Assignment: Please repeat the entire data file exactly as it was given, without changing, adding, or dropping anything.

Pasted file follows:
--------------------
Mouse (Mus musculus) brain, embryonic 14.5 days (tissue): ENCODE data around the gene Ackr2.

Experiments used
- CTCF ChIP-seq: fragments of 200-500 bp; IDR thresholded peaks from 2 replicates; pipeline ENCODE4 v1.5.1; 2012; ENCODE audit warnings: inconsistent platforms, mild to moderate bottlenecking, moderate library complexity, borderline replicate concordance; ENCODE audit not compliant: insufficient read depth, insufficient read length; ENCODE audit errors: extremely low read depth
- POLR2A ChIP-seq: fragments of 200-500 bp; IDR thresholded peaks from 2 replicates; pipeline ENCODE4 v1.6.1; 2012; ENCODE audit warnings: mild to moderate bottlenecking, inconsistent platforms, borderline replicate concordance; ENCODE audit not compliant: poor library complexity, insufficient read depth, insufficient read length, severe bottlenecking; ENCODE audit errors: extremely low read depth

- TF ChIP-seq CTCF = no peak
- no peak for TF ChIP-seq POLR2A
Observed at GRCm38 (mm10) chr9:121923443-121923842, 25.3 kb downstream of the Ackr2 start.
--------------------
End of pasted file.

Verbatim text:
Mouse (Mus musculus) brain, embryonic 14.5 days (tissue): ENCODE data around the gene Ackr2.

Experiments used
- CTCF ChIP-seq: fragments of 200-500 bp; IDR thresholded peaks from 2 replicates; pipeline ENCODE4 v1.5.1; 2012; ENCODE audit warnings: inconsistent platforms, mild to moderate bottlenecking, moderate library complexity, borderline replicate concordance; ENCODE audit not compliant: insufficient read depth, insufficient read length; ENCODE audit errors: extremely low read depth
- POLR2A ChIP-seq: fragments of 200-500 bp; IDR thresholded peaks from 2 replicates; pipeline ENCODE4 v1.6.1; 2012; ENCODE audit warnings: mild to moderate bottlenecking, inconsistent platforms, borderline replicate concordance; ENCODE audit not compliant: poor library complexity, insufficient read depth, insufficient read length, severe bottlenecking; ENCODE audit errors: extremely low read depth

- TF ChIP-seq CTCF = no peak
- no peak for TF ChIP-seq POLR2A
Observed at GRCm38 (mm10) chr9:121923443-121923842, 25.3 kb downstream of the Ackr2 start.